This is the fourth installment in a series regarding the construction and outfitting of a wilderness camp from the book “Woodcraft” by E.H. Kreps, 1919. In this installment we go over finishing the floor, door, windows and sealing cracks. If you missed the first three installments, follow the links below. In future posts, we’ll cover the furnishing of the home camp.
With the roof completed our cabin becomes a real shelter and we can camp inside at night. If necessary the flooring may be postponed for a few days, but we may as well finish it at once, so we clean out the chips and commence laying the floor. This we make of straight spruce poles about four or five inches thick. In the end of the camp where our beds are to be we leave them in their natural round state, merely flattening them on the underside where they rest on the sills, to make them fit and lie firmly in their places. But when the floor has grown at this end to a width of about four feet we adopt a different plan. We now hew the poles straight and smooth on one side their entire length, and flatten the underside where they rest on the sills, also straighten the sides so they fit up snugly against one another. At the place where the stove is to be placed we leave an opening of two and a half by four feet, and around this place we fasten smooth pieces of wood about four inches thick, so that it makes of the opening a sort of box. When our floor is completed we nail down along each wall, a pole, which covers the ends of the floor poles and holds them all firmly in place.
To complete our cabin now we need only a door, a window, and something to close the cracks. For a door we split cedar or balsam wood into planks, which we place on edge in notches cut in a log, and hew down smoothly on both sides with the axe. Then we straighten the edges and measuring our door frame carefully we fit the boards into the opening, binding them all together by nailing across near each end a narrow board. We also place a strip diagonally across the door from near one corner to the opposite, to stiffen the door and prevent warping. Hinges we make of wood, fasten them together with a single large nail through each, and fasten the door to the wall. Then on the outside we hew the ends of the logs until they are flush with the edges of the door frame, and nail a flattened strip along both sides of the doorway. This is not absolutely necessary, but it gives the doorway a more finished appearance, and increases the rigidity of the wall.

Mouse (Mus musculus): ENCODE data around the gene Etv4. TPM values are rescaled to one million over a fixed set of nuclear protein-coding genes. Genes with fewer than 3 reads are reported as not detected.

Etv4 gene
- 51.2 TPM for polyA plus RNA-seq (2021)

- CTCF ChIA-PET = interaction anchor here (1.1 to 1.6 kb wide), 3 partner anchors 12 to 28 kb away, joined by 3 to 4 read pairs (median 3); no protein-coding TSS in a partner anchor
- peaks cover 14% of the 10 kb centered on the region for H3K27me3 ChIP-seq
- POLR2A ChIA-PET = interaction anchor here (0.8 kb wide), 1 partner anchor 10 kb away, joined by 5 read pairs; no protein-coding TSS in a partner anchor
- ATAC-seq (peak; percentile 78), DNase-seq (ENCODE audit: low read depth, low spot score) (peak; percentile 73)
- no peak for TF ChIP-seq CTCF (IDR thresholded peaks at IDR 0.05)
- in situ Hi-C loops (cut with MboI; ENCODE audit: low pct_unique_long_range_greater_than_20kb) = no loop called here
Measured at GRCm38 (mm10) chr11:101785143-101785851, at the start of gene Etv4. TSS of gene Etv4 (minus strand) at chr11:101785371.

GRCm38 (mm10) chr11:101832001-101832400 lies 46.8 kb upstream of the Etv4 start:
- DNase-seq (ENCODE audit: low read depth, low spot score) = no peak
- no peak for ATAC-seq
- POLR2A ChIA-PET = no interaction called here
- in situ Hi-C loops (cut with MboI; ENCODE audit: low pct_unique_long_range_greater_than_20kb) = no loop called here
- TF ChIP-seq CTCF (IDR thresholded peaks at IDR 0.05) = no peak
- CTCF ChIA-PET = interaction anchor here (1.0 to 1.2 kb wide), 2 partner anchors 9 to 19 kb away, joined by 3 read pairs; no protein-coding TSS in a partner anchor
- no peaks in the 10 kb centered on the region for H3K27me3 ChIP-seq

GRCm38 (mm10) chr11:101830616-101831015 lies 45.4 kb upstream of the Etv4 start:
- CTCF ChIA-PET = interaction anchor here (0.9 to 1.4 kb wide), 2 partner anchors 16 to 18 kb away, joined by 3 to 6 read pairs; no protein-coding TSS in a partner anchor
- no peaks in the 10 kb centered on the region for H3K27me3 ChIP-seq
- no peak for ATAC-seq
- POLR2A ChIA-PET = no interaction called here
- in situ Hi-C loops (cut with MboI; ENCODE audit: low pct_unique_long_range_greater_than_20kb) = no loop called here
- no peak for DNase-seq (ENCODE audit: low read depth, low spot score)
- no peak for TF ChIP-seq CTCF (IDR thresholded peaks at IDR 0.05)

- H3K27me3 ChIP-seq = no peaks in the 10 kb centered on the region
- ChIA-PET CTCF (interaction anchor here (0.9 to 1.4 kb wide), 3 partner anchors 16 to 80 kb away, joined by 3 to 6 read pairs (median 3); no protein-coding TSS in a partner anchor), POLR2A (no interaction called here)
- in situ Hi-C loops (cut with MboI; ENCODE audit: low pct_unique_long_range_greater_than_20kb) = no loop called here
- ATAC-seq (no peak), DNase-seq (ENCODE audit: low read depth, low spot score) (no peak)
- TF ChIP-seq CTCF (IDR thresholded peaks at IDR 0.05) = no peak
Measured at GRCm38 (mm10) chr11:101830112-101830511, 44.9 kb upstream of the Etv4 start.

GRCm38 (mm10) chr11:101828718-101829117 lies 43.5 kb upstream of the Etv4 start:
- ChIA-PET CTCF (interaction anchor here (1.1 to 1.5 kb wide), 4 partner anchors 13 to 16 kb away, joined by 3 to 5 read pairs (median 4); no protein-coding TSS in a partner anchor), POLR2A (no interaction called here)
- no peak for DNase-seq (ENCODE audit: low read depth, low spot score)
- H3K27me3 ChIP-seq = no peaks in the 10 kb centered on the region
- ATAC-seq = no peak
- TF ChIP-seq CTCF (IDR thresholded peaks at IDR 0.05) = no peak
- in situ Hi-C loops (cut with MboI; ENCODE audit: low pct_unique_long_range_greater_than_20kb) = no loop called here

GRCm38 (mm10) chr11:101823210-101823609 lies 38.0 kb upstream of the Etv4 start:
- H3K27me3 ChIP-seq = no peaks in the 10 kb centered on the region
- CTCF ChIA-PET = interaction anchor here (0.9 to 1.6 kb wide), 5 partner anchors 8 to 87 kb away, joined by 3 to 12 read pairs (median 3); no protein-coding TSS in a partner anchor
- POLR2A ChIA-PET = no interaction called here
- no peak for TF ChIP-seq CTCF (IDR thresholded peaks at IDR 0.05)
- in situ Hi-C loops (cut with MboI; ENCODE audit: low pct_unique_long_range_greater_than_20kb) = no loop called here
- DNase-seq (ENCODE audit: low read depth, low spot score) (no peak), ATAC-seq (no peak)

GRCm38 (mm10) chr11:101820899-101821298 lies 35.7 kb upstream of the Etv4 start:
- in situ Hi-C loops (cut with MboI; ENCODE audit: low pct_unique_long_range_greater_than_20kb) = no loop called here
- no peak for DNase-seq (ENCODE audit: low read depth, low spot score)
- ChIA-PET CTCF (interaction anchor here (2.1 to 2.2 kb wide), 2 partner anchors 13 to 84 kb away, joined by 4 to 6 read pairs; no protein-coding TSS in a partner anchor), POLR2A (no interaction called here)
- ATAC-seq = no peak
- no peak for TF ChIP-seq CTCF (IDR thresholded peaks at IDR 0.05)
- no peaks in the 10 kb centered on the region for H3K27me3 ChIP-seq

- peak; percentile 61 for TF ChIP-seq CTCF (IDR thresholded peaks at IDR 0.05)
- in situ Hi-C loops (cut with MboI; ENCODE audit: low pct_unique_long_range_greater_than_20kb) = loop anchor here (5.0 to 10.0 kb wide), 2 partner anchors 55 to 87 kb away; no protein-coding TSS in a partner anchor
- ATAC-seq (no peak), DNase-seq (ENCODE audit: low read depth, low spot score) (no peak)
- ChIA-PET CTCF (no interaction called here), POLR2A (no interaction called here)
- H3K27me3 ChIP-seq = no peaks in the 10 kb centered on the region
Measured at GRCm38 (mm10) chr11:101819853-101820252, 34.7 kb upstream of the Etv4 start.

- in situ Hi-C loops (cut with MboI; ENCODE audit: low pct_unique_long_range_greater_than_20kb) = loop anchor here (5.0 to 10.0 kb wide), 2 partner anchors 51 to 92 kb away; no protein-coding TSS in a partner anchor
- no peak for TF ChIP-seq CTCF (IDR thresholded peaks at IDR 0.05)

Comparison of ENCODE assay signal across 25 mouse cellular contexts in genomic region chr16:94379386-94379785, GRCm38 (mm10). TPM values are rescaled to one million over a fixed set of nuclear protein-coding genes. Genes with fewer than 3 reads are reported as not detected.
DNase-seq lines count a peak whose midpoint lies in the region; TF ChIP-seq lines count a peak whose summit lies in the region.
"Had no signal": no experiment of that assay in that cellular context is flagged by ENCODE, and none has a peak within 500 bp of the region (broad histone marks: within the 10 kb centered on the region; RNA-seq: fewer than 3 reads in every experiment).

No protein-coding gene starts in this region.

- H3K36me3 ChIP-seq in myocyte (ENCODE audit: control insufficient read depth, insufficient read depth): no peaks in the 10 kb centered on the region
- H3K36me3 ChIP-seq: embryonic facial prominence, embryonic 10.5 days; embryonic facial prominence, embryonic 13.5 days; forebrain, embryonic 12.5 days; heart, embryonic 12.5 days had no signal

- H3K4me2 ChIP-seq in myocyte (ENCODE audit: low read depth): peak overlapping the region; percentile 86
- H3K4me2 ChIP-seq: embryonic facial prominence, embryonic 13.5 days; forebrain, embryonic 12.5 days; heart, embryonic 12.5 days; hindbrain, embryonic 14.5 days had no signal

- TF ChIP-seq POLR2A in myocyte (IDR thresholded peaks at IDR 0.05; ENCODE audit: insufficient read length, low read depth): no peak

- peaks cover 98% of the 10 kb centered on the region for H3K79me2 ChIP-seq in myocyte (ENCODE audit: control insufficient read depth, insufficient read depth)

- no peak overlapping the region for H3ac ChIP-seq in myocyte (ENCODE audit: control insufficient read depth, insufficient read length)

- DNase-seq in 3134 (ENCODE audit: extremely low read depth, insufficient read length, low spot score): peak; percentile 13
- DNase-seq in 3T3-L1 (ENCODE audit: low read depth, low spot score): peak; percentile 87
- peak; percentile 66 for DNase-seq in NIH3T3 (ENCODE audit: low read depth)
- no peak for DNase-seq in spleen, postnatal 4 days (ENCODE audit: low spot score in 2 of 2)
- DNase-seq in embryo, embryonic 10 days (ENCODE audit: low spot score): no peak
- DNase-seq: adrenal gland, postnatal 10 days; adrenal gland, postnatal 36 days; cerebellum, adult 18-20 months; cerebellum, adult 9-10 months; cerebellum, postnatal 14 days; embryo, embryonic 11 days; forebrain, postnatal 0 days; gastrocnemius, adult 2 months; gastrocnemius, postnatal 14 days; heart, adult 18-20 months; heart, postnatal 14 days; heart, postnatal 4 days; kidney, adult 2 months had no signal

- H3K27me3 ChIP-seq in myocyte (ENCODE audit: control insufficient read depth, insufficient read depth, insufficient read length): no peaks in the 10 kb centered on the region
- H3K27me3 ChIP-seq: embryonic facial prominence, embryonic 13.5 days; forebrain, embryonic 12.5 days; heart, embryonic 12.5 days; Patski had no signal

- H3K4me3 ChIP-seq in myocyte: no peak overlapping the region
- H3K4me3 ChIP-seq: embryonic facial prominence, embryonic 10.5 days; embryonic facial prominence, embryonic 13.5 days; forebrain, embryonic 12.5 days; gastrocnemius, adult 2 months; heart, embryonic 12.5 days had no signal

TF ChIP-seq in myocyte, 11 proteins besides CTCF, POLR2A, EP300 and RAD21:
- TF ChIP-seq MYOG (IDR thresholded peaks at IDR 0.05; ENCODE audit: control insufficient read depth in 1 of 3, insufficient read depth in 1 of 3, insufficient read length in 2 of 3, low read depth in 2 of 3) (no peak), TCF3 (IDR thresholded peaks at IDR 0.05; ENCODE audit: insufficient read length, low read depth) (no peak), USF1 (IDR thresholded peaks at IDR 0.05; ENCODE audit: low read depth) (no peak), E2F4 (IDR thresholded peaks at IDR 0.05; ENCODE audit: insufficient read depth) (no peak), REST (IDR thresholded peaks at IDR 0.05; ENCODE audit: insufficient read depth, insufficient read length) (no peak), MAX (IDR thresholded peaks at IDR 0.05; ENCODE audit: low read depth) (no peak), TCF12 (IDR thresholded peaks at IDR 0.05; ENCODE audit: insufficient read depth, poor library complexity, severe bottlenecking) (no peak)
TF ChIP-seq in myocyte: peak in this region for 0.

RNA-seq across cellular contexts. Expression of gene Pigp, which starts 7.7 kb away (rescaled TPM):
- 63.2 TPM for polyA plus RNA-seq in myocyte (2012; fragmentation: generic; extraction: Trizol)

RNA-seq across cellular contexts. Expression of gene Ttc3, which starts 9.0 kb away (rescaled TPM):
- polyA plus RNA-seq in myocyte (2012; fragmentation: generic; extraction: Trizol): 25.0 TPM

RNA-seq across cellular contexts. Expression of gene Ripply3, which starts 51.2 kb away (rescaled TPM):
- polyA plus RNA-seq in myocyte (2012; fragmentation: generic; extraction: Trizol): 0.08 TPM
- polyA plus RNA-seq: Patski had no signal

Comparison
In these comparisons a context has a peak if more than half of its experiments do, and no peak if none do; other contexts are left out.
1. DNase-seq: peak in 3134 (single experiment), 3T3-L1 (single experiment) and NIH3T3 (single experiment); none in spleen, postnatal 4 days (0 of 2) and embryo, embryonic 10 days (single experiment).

Our window sash also makes considerable work. For this we split soft, dead cedar and hew it into three-inch strips. From these we make a frame that will fit inside the window boxing, and make the strips of this frame flush at the corners by cutting away half of each. Then at the proper places we fit our lighter cross strips, sinking them into the wood at the ends, and fastening with small nails. Grooves are then cut in the strips and the frame itself to receive the sheets of glass, which are put in place and fastened with tacks. The window is then placed in the wall and secured by nailing narrow strips of wood against it. As a window at its best is apt to admit a lot of cold air it will pay well to spend some time at this work and make the window fit snugly.
All that now remains to be done is to close the cracks between the logs. Since our logs were of a uniform size and have been well notched down there are no large cracks, and no blocking is needed. The warmest chinking, outside of rags, which we do not have, is woods moss. That found growing on rocks and logs is best, for it does not dry out and shrink as much as marsh moss, and there is an abundance of this near at hand. We gather a few bags of this moss and with a piece of wood we drive it into the cracks all around the walls. We also keep a small quantity of this moss in the cabin, for no matter how firmly it is driven into the cracks it will shrink and become loose after awhile, and this must be tightened and more moss driven in.
Our little cabin is now complete. It has taken much hard work to build it, but it is worth the effort for it is a comfortable, home-like camp. The cold winter winds may howl through the forest and the snow may fall to a depth of several feet, but here we can live as comfortably as woodsmen can expect to live in the wilds.
In the next post, we’ll start furnishing the home camp with instructions from “Woodcraft” by E.H. Kreps, 1919.